'La Raza' Through The Eyes Of Kansas City Latinos
The National Council of La Razais holding its annual conference in Kansas City. The series of events brings together advocates, business leaders, politicians and others around issues of importance to Hispanic populations throughout the United States.
But the organization's name, La Raza, gives some people pause.
Translated imperfectly, it means 'the race', but as Enrique Chi of the Kansas City band Making Movies explained on Central Standard, "The race is not a great translation of it because that's not the way the word really resonates with Latino people, especially Latino people in the United States. I think it's more like saying, 'our tribe.'"
"There is no literal translation," says Celia Ruiz of Una Lucha KC. "Raza, I take it as my people."
Daniel Silva of the Greater Kansas City Chamber of Commerce used to work for the National Council of La Raza and he says the group took its name from a popular poem, which refers to the Hispanic people as la raza cosmica, or the cosmic race.
He says the cosmic piece of it is important because it "speaks to the diversity of the Latino population."
Some Latinos speak Spanish; others don't. Some Latinos in the United States were born here; others immigrated. Skin color and hair color run the entire gamut. Countries of origin span a huge geographic area, and within that geographic area is an incredible range of cultural traditions.
Which makes Latino identity, and a sense of belonging in la raza, a fluid and complex experience.
In the course of an hour-long discussion, three young Kansas City Latinos shared personal perspectives on how they see themselves, and how they are seen by others.
I actually feel more at home with immigrants that I do with Panamanians, or Americans really. ... It dawned on me when I was 12 years old and I was right in the peak of pimples and hormones and I hated my identity here, I hated being the weird one ... when I went back to Panama, in my head [I thought], 'I can't wait to be home with my people where I'm Panamanian and I'm not the weird one.' I got to Panama and my cousins and my friends and everyone were like, Hey Gringo, This is my American cousin... I've realized that that is my identity and it's cool that I can navigate both cultures... but really I identify the most with people that have had to straddle two cultures. - Enrique Chi
I still try to figure out, where am I supposed to fit? Because there's a constant push and pull of, OK, I look brown, I speak Spanish, but I also speak English. You say you're Mexican, but aren't you born here? Or if I say I'm American, No, but where's your family from? - Celia Ruiz
There's actually a saying in Spanish that I learned a long time ago. Ni aqui ni alla. Neither from here nor over there. By my makeup, my father's from Mexico and my mother's from Guatemala. I was born and raised in Chicago in a Puerto Rican neighborhood. ... Whenever I've traveled to Mexico or Guatemala... my Spanish doesn't really reflect a Central American Spanish, Guatemalan Spanish or a Mexican Spanish... it's more of a mash-up... so I like to say I can speak all three kinds of Spanish... Maybe all of us have learned to be a chameleon in some sense. - Daniel Silva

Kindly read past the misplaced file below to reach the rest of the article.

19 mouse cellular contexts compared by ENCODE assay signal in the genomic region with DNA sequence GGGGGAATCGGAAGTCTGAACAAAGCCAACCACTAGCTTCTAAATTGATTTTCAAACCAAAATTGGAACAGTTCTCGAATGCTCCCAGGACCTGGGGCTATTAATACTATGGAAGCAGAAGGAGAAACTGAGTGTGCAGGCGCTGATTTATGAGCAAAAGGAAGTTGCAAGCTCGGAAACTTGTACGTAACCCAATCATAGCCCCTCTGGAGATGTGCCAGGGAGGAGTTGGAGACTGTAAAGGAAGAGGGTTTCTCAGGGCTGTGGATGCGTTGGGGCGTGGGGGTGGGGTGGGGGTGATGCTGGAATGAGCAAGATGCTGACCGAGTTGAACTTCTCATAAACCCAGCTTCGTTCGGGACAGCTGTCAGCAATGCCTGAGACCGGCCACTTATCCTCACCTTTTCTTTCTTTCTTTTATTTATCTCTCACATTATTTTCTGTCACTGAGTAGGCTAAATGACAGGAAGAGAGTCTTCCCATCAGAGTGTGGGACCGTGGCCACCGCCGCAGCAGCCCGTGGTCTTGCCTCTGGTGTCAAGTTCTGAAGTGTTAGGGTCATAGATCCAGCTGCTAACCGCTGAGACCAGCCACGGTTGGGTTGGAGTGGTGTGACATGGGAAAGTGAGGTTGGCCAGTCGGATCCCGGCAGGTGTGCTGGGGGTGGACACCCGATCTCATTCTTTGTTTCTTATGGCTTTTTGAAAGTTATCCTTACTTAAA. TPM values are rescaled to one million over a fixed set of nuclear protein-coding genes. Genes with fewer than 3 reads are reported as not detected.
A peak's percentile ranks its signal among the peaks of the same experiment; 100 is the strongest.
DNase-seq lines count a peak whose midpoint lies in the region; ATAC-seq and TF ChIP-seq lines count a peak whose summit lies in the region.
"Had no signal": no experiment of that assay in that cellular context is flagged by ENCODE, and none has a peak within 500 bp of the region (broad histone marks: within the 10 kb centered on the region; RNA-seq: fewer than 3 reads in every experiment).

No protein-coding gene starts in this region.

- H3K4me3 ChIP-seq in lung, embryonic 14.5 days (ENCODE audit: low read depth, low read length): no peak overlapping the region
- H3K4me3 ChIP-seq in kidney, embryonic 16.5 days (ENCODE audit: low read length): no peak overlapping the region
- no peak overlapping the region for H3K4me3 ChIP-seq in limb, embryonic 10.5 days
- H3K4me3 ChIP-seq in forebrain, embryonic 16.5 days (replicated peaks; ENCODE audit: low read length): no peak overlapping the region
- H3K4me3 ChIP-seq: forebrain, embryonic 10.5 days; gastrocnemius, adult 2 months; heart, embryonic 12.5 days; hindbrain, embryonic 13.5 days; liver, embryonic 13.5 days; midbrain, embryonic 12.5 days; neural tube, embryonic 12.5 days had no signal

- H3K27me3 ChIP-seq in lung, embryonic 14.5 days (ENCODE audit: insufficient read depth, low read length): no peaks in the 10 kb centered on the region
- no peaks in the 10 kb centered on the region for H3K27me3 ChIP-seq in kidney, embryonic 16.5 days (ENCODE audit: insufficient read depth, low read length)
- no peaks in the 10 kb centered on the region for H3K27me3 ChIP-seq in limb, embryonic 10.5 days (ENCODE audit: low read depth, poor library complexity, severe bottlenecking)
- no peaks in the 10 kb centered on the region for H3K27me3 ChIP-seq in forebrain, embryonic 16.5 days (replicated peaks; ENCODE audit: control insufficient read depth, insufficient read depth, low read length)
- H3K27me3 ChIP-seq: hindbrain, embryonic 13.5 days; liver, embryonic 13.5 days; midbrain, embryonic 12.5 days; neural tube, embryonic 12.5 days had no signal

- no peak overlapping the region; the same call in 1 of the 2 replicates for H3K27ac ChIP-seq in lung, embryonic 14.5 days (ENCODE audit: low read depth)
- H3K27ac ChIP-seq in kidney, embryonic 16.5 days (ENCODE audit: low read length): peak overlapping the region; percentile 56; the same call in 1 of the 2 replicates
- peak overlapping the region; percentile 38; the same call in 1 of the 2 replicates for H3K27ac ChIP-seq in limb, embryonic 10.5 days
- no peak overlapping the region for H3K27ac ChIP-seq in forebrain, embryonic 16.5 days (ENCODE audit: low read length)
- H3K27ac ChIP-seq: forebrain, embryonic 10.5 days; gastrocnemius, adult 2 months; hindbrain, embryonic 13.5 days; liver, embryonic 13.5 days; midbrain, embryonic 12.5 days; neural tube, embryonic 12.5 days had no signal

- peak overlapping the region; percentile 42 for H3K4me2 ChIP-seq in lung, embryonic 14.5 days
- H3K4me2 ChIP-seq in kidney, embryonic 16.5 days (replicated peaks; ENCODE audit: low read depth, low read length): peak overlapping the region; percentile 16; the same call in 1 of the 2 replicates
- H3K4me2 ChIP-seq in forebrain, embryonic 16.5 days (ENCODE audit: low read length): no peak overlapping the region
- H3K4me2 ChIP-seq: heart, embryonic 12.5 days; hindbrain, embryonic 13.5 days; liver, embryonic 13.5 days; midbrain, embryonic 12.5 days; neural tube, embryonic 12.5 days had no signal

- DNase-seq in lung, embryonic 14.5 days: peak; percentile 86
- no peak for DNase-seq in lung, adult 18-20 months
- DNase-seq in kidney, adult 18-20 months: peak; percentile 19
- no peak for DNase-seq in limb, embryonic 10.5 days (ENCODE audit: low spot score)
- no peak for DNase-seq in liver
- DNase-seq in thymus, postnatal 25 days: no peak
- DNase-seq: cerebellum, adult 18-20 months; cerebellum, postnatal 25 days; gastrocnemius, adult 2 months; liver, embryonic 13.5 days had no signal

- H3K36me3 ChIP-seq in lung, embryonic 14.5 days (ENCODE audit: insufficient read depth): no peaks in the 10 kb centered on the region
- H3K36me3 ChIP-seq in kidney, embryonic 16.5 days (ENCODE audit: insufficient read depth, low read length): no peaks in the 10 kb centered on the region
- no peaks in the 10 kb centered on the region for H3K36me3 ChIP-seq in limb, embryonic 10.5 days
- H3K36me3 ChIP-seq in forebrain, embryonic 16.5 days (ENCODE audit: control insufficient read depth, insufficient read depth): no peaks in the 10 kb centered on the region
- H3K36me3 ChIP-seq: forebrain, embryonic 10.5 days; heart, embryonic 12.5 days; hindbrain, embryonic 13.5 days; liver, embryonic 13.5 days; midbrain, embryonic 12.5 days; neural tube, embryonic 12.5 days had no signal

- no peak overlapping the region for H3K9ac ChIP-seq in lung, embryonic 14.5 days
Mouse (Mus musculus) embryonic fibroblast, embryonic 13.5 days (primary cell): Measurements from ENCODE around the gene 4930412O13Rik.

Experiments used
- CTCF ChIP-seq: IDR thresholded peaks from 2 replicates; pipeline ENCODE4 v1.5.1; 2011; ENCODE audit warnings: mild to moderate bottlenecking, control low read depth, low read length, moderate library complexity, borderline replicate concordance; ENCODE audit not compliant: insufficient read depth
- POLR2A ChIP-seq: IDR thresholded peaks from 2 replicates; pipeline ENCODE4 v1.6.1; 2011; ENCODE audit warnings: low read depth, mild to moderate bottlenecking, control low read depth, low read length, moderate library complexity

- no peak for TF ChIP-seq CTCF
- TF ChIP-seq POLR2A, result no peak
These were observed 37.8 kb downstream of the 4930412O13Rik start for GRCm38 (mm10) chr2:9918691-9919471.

On categorization and inclusion:
Engaging under-served communities and communities of color is the right thing to do, but then the business case is that it's also the economically viable thing to do. Being categorized at times is tough, being invisible at times is always tough. At the Chamber and from where I sit, any opportunity to uplift our community should be acted upon. - Daniel Silva
We are being categorized into these two groups because of money. It's sad to say and my heart is running like crazy because we don't talk about these things a lot, but ... for someone here, my blood doesn't matter. Skin tone matters. Because that way they can say they helped a certain percentage of blank. - Celia Ruiz
You know, I don't think we can make everyone love the Hispanic communities, but if we get their support because it makes sense, fine. Let's take it. It's like with our band, sometimes we get an opportunity because someone loves us, and that's really special. Sometimes we get an opportunity because it just makes sense, business-wise. And you know what? How can I say no to that? - Enrique Chi
Once we're given a place to speak or a place to be seen, it's our responsibility to be absolutely honest with ourselves. And so then if it's, you want a Latino? Let me show you what a Latino is like. Let me show you what I look like. - Celia Ruiz
On Kansas City:
Here, the neighborhoods are drawn in big black lines. This neighborhood is for black people, this neighborhood is for brown people, this neighborhood is for white people. And it's kind of disappointing, honestly. ... and I use those terms to be kind of crass about it, that it's just not OK anymore. It feels crass to me that there's distinct lines. - Enrique Chi
When we were younger we were driving by the Plaza and I remember being told that's for white people. So did I have the opportunity to say Celia if you want to go in there go ahead, go get lost in that store? That didn't happen. - Celia Ruiz
What I would really like to see is for us as a collective people to really flex our muscle if you will. Unite, rally, get more Latinos elected into office, position Latinos to be in positions of power and influence ... which is tough, I think, when you start to think about the spectrum of Latinos here in Kansas City, whether they're newly arrived immigrants or 3rd, 4th, 5th-generation immigrants. Those folks don't always see eye to eye, or even know each other. - Daniel Silva